These items were part of my life in one way or another, but with the passage of time they have degenerated.
They still provide a prod to my memories as well as self-accusations of poor stewardship, as
improper storage conditions and the unnoticed passage of time take their toll on wood, metal, glue, and paint.
Prints in this series are all 16 x 24 inches (22 x 30 inches framed), printed on Moab Entrada Rag.

Click on image for larger view

Father's Office Chair Pop’s Office Chair
An example of business furniture of the late nineteenth or early twentieth century, it was solidly built of oak with many pegged joints, bought by my father from a used furniture store in New York City while I was a very small child. Built-in discomfort denied napping on the job by the unfortunate Gilded Age office clerk who had the misfortune to land in this chair, and my father attempted to thwart this with a series of thick cushions over the years. Were it equipped with a rolling base I might have allocated some scarce indoor storage base to it and it might have survived, but by the time that I retrieved it from under a protective tarpaulin, the Adirondack climate had reduced it to such state of rot that I was compelled to hot-glue strategic joints to hold it upright for photography; as I carried it off the set, it fell into dozens of discrete pieces, all at once, like the Deacon’s Wonderful One Horse Shay in William Dean Howell’s poem.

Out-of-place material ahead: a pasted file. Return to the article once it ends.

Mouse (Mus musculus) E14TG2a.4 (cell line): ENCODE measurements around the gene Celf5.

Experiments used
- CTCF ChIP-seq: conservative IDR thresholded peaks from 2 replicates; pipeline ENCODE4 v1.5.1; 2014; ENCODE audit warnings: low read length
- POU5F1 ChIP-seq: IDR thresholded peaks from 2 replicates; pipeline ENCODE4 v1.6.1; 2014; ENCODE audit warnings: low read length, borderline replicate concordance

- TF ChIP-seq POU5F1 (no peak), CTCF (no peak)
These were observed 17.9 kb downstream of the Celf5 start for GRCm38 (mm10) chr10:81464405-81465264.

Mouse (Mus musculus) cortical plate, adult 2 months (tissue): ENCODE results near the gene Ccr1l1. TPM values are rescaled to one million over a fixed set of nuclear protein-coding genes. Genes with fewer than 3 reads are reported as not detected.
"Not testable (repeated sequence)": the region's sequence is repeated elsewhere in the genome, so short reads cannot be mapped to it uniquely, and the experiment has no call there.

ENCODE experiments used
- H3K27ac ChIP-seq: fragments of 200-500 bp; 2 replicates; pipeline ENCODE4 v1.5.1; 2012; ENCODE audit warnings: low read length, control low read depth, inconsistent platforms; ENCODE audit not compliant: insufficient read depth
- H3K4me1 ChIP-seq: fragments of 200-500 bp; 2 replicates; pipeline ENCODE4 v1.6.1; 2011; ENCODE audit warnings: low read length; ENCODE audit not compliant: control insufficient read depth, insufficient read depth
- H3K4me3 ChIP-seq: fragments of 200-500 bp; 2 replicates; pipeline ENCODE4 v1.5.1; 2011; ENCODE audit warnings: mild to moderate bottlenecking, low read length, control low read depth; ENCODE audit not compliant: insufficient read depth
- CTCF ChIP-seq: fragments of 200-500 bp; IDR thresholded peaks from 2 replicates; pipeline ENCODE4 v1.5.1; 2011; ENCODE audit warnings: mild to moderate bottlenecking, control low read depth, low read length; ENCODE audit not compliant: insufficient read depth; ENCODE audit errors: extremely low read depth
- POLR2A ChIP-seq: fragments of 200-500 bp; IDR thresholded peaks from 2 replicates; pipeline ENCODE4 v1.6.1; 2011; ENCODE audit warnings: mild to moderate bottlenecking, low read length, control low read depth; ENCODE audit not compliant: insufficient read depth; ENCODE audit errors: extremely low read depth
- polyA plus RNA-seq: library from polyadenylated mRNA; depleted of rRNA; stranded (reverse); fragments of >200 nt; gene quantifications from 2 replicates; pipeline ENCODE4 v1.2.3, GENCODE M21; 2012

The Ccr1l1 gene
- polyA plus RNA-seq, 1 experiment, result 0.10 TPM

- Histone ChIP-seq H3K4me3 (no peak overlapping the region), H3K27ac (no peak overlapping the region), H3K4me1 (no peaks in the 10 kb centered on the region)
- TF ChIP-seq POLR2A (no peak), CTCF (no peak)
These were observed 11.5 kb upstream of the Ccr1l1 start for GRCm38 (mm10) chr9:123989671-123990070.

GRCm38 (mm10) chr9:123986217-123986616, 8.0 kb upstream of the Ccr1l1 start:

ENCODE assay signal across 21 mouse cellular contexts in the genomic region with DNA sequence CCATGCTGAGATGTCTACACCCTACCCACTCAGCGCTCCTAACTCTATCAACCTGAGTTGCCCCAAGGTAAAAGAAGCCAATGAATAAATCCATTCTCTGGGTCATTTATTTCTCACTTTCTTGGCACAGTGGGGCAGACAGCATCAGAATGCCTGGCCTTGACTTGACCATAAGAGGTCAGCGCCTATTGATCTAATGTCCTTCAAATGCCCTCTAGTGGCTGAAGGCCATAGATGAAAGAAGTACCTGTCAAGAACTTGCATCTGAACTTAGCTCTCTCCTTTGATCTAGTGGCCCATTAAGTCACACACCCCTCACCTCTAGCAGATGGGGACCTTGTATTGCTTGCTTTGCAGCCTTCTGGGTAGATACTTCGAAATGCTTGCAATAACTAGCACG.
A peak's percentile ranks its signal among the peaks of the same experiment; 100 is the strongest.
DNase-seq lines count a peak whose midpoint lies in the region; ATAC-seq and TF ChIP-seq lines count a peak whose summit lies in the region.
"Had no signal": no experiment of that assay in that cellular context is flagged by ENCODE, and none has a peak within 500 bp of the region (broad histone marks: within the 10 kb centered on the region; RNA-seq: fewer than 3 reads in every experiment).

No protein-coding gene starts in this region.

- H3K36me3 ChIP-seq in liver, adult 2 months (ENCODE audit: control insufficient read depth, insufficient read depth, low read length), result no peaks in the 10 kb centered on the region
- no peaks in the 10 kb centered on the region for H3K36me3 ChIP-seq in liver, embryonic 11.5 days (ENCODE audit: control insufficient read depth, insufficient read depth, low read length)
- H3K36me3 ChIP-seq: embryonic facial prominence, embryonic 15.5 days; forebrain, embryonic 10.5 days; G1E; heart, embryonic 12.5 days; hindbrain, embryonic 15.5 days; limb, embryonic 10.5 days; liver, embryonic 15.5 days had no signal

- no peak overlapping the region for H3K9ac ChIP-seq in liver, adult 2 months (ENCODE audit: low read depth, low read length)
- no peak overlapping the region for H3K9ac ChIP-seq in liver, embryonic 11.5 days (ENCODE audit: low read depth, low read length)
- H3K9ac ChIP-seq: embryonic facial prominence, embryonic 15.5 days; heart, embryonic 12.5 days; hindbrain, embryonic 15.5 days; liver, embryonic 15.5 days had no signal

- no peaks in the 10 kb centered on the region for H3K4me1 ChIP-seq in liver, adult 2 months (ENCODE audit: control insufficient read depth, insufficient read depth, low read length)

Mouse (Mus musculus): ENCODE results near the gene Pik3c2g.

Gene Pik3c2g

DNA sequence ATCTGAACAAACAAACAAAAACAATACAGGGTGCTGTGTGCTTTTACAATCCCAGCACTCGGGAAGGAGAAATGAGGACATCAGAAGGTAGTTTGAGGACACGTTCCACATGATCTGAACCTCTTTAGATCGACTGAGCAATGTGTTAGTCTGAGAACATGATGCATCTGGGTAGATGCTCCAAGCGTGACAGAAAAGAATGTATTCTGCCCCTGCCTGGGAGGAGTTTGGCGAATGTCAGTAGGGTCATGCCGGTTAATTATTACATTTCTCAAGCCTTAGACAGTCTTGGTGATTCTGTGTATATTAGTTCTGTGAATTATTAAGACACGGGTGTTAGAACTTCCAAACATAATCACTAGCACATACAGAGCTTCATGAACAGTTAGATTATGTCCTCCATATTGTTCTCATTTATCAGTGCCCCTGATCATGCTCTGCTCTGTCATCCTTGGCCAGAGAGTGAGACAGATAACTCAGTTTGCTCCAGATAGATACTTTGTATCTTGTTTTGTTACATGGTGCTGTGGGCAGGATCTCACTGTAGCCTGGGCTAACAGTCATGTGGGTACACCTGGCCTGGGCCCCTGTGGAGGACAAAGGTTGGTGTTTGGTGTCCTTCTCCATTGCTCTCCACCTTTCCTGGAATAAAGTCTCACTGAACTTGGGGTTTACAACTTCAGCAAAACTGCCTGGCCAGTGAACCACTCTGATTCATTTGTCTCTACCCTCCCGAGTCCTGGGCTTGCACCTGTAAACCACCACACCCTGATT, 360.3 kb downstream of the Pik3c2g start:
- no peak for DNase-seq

Ruffy Ruffy
I spent a winter building it when I was fourteen or fifteen years old and this turned out to be my final model aircraft. This control-line stunt plane was large, fast, and a national champion-level design for aerobatics. Its large engine had sufficient power for anything I wanted to do: Inside and outside loops, horizontal and vertical figure eights, and inverted flight. I haven’t had the heart to throw it into the trash.


Typewriter My College Typewriter
This Royal Model HH was mine from my sophomore year in high school and I continued to use it through college and for years afterward, abandoning it only when my early Mac’s word processing software became practical. It shared a tarpaulin with my father’s office chair and the Adirondack climate overwhelmed it.


Sled Airline Jr.
The oldest of these artifacts that is mine, I recall sitting on it while being pulled through the snow by my mother. Later, when I became large enough to pull it uphill by myself, I rocketed down the hill behind my home and, at the very last moment, steered hard to the right onto the front lawn to avoid fatal collisions with automobiles on the street. I’ve recently seen that this design is still being produced, but I noted fragile metal stampings for running gear.
Sled Cardboard Boat.
I was bedridden for long stretches of time between ages eight to ten, and I had to entertain myself without television (yet to arrive at our home in the McCarthy era). Using scissors and LaPage’s mucilage glue, I made large flotillas of such boats from discarded packaging cardboard and sailed them over my bed’s blankets.
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